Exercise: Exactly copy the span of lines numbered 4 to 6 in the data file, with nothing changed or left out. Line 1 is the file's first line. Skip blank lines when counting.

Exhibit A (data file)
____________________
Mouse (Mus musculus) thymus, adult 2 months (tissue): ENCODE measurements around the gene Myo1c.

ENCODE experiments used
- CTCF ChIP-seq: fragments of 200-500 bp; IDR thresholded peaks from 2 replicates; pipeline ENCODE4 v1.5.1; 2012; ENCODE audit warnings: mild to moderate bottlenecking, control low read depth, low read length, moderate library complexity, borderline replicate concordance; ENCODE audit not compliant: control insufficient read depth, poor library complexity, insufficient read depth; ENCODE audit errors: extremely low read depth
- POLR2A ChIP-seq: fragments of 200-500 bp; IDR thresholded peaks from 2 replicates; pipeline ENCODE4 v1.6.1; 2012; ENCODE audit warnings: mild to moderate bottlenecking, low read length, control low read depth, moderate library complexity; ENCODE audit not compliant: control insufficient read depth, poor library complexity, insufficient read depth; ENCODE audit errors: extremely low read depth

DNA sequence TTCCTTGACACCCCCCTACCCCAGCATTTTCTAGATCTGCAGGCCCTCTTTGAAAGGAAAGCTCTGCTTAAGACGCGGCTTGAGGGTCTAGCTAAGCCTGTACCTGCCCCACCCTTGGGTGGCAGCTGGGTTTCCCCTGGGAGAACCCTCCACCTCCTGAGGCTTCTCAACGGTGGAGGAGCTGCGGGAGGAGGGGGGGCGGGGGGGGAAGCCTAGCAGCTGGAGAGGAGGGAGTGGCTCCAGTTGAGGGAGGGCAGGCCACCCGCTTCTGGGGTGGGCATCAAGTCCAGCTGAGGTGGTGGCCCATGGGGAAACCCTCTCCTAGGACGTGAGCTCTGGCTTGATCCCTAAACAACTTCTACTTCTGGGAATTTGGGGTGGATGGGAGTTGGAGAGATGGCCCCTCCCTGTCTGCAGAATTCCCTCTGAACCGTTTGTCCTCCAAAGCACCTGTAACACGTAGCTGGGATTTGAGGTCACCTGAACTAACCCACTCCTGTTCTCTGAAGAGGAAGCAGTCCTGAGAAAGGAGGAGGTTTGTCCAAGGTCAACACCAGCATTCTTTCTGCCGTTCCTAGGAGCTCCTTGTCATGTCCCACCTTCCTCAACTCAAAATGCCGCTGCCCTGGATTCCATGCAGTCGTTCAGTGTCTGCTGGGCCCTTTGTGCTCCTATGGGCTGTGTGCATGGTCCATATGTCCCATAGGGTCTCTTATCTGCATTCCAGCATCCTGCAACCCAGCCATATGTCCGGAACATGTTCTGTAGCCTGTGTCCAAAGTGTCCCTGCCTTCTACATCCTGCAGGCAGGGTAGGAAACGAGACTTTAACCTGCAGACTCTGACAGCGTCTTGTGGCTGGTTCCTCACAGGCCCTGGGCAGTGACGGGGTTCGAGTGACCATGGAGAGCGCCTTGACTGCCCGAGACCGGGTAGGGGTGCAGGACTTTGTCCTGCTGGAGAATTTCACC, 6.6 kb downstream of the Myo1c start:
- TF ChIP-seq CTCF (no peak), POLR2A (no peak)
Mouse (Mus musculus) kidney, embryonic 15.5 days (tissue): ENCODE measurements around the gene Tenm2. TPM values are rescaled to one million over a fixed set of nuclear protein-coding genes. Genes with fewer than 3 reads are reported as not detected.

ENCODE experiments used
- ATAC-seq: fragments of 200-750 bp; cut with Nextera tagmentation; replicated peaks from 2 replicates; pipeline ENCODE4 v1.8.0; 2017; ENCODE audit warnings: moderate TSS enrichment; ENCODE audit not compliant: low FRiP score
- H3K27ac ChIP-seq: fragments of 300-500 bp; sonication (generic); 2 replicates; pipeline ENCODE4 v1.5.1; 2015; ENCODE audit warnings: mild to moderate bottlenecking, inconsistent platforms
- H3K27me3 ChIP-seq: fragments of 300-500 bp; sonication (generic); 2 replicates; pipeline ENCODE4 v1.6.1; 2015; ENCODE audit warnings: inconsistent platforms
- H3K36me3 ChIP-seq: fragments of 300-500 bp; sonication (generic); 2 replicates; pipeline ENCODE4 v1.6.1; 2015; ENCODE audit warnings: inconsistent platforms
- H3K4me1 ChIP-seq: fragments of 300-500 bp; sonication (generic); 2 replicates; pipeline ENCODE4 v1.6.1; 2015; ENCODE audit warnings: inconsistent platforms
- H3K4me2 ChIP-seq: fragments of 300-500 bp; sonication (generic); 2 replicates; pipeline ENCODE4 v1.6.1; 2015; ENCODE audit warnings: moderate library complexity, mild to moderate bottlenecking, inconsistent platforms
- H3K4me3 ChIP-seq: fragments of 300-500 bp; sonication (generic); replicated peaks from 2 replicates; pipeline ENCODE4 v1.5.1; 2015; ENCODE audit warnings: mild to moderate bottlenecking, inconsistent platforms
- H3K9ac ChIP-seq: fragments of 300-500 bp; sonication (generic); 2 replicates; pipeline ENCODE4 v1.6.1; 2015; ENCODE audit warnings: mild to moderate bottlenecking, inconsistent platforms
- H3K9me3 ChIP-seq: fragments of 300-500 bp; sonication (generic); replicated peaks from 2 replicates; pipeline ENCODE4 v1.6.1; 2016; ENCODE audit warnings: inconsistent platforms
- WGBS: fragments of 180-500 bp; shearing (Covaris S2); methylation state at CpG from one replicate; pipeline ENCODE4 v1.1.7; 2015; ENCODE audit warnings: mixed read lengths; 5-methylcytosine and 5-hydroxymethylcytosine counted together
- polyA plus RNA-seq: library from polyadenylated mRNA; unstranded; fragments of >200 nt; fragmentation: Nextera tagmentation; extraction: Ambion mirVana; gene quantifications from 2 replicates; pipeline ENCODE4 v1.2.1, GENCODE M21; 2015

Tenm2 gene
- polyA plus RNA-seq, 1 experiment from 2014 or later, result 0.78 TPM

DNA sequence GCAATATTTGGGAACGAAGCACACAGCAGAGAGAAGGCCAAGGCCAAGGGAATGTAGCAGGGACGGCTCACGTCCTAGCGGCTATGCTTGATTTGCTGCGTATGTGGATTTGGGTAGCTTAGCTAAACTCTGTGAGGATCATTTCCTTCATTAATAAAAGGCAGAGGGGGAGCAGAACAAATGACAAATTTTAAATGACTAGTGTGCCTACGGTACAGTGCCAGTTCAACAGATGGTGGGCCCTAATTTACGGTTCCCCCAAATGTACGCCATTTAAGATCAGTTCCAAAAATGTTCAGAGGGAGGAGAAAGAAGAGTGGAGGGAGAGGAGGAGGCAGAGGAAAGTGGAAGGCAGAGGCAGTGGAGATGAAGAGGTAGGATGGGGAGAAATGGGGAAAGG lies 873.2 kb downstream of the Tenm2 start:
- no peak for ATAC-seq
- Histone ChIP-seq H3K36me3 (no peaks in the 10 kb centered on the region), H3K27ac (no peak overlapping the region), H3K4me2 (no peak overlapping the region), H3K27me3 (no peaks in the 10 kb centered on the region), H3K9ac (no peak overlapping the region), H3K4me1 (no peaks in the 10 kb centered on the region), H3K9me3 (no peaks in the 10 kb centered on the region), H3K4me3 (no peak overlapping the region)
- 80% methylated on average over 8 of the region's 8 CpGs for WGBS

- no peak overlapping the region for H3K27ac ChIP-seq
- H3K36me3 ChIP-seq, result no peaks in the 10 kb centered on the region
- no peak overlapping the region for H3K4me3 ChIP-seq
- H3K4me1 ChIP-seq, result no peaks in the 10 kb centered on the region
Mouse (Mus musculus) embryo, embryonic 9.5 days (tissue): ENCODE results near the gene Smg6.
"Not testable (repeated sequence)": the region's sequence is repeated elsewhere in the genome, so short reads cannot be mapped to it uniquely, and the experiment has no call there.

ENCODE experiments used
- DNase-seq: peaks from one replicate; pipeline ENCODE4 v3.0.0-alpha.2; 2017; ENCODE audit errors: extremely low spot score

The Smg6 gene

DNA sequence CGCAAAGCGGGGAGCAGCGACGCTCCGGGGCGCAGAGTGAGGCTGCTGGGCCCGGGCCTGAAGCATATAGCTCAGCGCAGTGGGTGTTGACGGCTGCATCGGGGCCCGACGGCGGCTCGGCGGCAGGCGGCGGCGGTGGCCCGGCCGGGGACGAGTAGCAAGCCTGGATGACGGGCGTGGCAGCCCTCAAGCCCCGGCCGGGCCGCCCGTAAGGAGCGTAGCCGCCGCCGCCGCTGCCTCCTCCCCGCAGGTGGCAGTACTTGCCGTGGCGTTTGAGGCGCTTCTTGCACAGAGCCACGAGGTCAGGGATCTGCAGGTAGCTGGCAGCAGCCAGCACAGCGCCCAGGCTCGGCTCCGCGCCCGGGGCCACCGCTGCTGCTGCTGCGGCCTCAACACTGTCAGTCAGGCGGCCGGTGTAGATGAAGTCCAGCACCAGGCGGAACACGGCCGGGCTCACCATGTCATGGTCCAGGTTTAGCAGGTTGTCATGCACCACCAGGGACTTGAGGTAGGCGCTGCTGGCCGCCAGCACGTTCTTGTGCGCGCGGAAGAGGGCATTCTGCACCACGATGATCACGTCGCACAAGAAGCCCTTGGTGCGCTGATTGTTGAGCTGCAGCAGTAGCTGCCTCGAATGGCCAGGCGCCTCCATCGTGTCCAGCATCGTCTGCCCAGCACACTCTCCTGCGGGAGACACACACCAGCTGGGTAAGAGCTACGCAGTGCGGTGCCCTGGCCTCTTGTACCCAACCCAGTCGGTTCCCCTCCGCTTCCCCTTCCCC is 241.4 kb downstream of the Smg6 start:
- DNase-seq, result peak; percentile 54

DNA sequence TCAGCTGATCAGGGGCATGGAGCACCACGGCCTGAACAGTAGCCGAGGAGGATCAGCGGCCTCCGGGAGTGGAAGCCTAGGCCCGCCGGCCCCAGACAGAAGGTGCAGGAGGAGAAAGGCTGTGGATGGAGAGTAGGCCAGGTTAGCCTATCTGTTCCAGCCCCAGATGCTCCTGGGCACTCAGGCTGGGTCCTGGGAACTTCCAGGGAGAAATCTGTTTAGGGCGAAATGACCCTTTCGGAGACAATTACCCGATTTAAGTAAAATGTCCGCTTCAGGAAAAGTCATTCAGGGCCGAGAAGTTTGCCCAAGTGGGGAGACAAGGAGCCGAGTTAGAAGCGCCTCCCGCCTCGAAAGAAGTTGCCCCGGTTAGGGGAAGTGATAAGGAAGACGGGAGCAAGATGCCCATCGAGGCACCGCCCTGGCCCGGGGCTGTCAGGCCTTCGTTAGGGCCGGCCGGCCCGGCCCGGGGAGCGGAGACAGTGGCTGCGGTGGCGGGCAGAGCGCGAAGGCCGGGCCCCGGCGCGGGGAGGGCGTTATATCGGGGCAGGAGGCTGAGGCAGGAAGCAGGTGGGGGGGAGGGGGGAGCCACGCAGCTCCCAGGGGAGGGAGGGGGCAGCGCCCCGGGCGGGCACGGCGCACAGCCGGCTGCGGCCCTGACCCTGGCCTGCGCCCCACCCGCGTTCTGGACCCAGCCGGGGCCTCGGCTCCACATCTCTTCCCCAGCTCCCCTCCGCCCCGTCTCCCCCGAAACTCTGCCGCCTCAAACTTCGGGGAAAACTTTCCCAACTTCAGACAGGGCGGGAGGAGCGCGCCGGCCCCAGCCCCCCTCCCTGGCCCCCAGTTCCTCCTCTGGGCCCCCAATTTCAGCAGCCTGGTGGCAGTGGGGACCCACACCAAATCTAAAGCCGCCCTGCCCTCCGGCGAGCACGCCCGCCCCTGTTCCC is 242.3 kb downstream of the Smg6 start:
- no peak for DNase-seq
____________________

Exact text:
- POLR2A ChIP-seq: fragments of 200-500 bp; IDR thresholded peaks from 2 replicates; pipeline ENCODE4 v1.6.1; 2012; ENCODE audit warnings: mild to moderate bottlenecking, low read length, control low read depth, moderate library complexity; ENCODE audit not compliant: control insufficient read depth, poor library complexity, insufficient read depth; ENCODE audit errors: extremely low read depth

DNA sequence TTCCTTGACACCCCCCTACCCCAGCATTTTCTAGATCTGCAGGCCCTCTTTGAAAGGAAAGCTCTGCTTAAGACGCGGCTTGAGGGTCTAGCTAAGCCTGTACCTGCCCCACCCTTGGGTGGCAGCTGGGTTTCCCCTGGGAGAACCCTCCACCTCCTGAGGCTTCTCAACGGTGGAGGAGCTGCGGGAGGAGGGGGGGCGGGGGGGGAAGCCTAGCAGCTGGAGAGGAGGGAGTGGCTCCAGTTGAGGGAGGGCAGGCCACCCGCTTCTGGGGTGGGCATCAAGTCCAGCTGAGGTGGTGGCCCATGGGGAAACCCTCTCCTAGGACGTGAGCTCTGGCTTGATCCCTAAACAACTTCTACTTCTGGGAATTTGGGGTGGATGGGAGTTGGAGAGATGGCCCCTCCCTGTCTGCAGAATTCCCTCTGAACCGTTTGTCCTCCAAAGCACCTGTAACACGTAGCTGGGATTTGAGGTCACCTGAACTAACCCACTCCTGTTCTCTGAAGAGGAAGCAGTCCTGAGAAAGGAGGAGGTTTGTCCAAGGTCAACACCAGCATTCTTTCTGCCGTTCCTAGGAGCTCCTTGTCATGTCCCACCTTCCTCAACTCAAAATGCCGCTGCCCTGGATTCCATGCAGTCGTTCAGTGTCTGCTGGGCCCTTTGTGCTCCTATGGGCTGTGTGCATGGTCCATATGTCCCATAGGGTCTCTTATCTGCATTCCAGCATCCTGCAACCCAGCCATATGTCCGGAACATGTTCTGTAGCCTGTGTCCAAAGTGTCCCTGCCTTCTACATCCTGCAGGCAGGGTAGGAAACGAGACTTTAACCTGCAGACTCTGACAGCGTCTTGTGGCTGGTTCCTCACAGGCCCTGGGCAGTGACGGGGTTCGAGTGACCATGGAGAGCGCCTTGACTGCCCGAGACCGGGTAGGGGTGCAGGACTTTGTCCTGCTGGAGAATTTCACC, 6.6 kb downstream of the Myo1c start:
- TF ChIP-seq CTCF (no peak), POLR2A (no peak)